There’s also very little information on the symptoms of the Delta variant. According to Professor Meyer, it seems as though the early onset symptoms of infection is very similar to those of the common cold.
“This includes nasal congestion or ‘sniffles’, scratchy, itchy or sore throat, mild headache and feeling tired,” she says.
These symptoms might be brushed off as a cold while you might have Covid-19.
READ MORE | Covid-19 antibodies: here’s how they work and how safe they make us against the new variant
HOW IS THE DELTA VARIANT SO CONTAGIOUS?
Labelled by WHO as the “fastest and fittest” variant, the Delta variant is 60% more contagious than others. “Preliminary data estimates it is 30 to 60% more transmissible than the Beta variant,” Meyer says.
Being so highly transmissible, it’s spreading fast among the unvaccinated population.
According to Ravindra Gupta, Professor of Clinical Microbiology at the Cambridge Institute for Therapeutic Immunology and Infectious Diseases, scientists consider two components when they look at the transmissibility of any virus.
First, they study how the virus can replicate faster and make more infectious variants, but there is also an “antibody-escape component” that looks at how the virus mutates and avoids some of our antibodies.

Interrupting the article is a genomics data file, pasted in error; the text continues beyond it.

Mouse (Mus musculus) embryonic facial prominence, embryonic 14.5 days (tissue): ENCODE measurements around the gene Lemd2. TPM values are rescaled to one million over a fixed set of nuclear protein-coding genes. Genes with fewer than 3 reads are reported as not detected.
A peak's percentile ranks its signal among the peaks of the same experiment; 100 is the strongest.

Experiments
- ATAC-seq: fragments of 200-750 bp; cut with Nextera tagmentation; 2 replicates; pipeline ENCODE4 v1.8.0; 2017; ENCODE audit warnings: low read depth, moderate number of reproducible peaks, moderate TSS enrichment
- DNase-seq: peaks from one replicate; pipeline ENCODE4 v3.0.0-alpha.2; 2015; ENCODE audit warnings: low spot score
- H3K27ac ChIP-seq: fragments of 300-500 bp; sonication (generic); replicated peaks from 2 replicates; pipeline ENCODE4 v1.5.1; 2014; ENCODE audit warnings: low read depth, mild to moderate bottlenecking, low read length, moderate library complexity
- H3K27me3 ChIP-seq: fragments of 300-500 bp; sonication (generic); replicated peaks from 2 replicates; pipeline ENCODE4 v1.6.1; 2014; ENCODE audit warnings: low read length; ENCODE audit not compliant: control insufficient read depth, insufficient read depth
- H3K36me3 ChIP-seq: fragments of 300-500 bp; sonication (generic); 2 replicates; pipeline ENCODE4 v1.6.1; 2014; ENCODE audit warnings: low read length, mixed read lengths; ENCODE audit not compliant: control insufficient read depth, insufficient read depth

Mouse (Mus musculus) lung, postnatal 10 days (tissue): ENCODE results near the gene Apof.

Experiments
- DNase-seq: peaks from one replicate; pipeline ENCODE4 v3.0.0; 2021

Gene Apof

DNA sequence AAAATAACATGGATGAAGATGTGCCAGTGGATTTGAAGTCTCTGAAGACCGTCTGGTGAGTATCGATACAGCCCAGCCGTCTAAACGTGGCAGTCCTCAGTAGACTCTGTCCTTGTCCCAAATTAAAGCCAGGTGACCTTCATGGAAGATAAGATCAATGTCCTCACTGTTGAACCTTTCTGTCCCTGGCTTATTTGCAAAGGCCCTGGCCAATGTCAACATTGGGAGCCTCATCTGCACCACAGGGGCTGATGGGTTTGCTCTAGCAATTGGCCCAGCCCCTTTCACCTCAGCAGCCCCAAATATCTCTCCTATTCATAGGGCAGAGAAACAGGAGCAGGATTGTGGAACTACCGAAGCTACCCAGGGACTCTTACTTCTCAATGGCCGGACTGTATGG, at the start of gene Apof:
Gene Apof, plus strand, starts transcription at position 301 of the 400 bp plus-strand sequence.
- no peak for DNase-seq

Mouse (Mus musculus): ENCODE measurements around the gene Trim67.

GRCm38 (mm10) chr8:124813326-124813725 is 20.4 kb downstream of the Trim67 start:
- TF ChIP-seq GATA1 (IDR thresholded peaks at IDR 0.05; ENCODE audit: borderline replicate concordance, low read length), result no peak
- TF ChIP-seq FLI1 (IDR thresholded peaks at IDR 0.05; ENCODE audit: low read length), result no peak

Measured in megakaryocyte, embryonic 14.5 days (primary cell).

This is why people who were previously infected with the Beta variant may not be immune to the Delta variant and could be susceptible to reinfection with the Delta variant, Meyer says.
HOW SHOULD YOU TREAT IT?
With the symptoms of the Delta variant mimicking that of a common cold, the danger is people might ignore it and will therefore not isolate or test for Covid-19.
Most patients have a mild infection, particularly those in the young and healthy age group. “We still need evidence from South Africa but early evidence from the UK suggests there is an increased risk of hospitalisation within 14 days of testing positive for Covid-19 compared to the Alpha variant,” Meyer says.
While there’s no concrete evidence that the Delta variant will make you sicker than the others, Schoub says it’s still important to treat the symptoms and take the necessary precautions as if you have Covid-19.
“If you’ve been in contact with someone who is positive, and you show any symptoms three to five days later you should get tested,” he advises.
WHEN WILL IT ALL END?
Experts suspect the virus is here to stay because just as they start to get a grip on it, the virus keeps surprising them with new mutations. “The virus will always be there,” Professor Schoub says.
“But I think eventually science will conquer the variants.”
To do this, scientists need to make sure the virus doesn’t cause so much severe disease. “If there are enough people who are immune to the virus either from being infected or from the vaccine then it will stop circulating. Hopefully, it will eventually be a minor disease.”
As experts continue to learn about the virus and its variants, they will also learn how better to manage it over time, he adds.
HOW EFFECTIVE ARE THE VACCINES IN SA AGAINST THE VARIANTS?
The good news, Professor Meyer says, is that the Covid-19 vaccines South Africa is rolling out does protect against developing severe disease, hospitalisation, and death due to the Delta variant.